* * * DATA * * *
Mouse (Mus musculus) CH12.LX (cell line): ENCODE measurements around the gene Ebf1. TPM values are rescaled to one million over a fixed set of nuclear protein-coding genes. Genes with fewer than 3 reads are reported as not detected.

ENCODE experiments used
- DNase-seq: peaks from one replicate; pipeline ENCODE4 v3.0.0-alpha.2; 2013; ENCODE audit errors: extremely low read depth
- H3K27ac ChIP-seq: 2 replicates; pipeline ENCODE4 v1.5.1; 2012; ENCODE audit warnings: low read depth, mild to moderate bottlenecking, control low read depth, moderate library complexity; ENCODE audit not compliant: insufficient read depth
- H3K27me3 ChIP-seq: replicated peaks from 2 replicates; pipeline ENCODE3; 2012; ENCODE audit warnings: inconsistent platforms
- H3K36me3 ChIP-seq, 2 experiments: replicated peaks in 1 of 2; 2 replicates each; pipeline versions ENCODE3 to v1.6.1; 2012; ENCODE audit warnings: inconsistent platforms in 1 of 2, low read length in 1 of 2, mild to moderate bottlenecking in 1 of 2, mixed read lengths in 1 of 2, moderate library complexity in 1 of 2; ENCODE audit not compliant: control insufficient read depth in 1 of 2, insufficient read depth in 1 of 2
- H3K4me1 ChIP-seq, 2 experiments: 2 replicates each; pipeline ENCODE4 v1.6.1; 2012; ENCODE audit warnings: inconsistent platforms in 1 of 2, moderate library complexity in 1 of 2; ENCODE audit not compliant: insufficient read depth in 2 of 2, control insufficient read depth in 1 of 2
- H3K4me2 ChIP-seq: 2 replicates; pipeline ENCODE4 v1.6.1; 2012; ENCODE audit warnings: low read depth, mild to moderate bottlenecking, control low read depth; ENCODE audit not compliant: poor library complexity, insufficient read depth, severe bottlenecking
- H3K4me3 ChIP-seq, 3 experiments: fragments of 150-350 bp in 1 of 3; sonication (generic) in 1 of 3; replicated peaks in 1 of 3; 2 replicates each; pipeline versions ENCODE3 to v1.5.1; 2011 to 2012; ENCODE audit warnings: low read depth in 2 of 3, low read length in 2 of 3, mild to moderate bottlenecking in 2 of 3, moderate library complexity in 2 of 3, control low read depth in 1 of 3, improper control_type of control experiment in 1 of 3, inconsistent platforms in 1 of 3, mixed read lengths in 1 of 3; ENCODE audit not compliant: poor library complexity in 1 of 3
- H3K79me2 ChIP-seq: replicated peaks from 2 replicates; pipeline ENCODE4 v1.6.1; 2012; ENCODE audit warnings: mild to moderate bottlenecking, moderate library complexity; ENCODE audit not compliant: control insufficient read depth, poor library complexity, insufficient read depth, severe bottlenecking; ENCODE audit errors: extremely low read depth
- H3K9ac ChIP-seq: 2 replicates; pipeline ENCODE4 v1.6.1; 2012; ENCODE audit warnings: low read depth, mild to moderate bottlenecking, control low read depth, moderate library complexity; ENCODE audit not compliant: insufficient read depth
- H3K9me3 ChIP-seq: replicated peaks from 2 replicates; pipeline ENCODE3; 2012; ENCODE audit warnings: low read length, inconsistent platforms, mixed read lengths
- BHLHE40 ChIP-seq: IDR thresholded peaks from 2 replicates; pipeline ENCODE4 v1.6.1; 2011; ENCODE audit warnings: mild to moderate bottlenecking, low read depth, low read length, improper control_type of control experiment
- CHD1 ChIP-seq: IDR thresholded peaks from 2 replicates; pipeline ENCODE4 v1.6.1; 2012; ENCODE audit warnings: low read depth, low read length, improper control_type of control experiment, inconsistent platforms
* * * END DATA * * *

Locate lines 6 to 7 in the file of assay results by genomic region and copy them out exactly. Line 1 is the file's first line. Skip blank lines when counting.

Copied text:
- H3K36me3 ChIP-seq, 2 experiments: replicated peaks in 1 of 2; 2 replicates each; pipeline versions ENCODE3 to v1.6.1; 2012; ENCODE audit warnings: inconsistent platforms in 1 of 2, low read length in 1 of 2, mild to moderate bottlenecking in 1 of 2, mixed read lengths in 1 of 2, moderate library complexity in 1 of 2; ENCODE audit not compliant: control insufficient read depth in 1 of 2, insufficient read depth in 1 of 2
- H3K4me1 ChIP-seq, 2 experiments: 2 replicates each; pipeline ENCODE4 v1.6.1; 2012; ENCODE audit warnings: inconsistent platforms in 1 of 2, moderate library complexity in 1 of 2; ENCODE audit not compliant: insufficient read depth in 2 of 2, control insufficient read depth in 1 of 2